Applying a buffer to stream segments is a quick and easy method for approximating riparian extent.

  • Difficulty: 1
  • Technical level: 1
  • Expense: 1
  • Scale: Variable
  • Accuracy: 1

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Method Overview

Buffering is a useful tool to quickly and easily approximate riparian extent by applying a buffer to a vector stream dataset, such as National Hydrology Dataset (NHD) streamline data. There are two types of buffers: simple and smart.

A simple buffer applies a constant buffer to all stream segments in the study area. This is the least exact approach, but might be suitable when complying with requirements to establish a default width for riparian areas in the absence of better scientific information.

Smart buffers offer a more sophisticated approach by varying the buffer width according to the size and nature of the stream. There are a variety of parameters that can be used to vary buffer width; however, Rosgen level and Strahler stream order are commonly used. Both of these parameters can be estimated directly from GIS data. A table or matrix is created with a buffer width for each Rosgen level-Strahler order combination. In general, the lower level/order combinations have relatively narrow floodplains and therefore the buffers that represent these features increase as the level/order combination increases. The width of the buffers is based on a generalized estimation of the riparian width by an individual familiar with the study area.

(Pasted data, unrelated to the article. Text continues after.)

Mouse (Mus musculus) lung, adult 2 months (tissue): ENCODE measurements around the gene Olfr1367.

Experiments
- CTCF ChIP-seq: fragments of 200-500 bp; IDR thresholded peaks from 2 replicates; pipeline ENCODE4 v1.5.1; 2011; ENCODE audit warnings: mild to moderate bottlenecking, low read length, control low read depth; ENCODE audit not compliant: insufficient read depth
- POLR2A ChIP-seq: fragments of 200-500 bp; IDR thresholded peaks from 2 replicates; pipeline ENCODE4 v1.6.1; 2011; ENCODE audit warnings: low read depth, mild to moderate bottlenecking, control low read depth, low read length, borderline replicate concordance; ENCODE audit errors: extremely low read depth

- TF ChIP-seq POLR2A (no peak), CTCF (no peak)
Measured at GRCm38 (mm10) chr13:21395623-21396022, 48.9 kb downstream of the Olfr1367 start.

Similar Methods

Data Inputs

  • Stream line data (e.g. NHD data)
  • Digital Elevation Model (DEM)

Method Products

Buffer methods generate a set of polygons that delineate a fixed distance around each stream segment that can be used as a proxy for riparian mapping.

Riparian Application Example

Evans, D.; Vanderzanden, D.; Lachowski, H. 2002. Rep. No. RSAC-31-RPT2. Salt Lake City, UT: U.S. Department of Agriculture Forest Service, Remote Sensing Applications Center. 21 p. This study mapped stream geomorphology and riparian vegetation on the Upper Middle Fork of the John Day River in Oregon. The study combined image interpretation and a smart buffering technique based on Rosgen level and Strahler stream order to map riparian areas and vegetation.


  • Fast
  • Easy
  • Inexpensive


  • Low accuracy

Software/Hardware Requirements

  • ESRI’s ArcGIS

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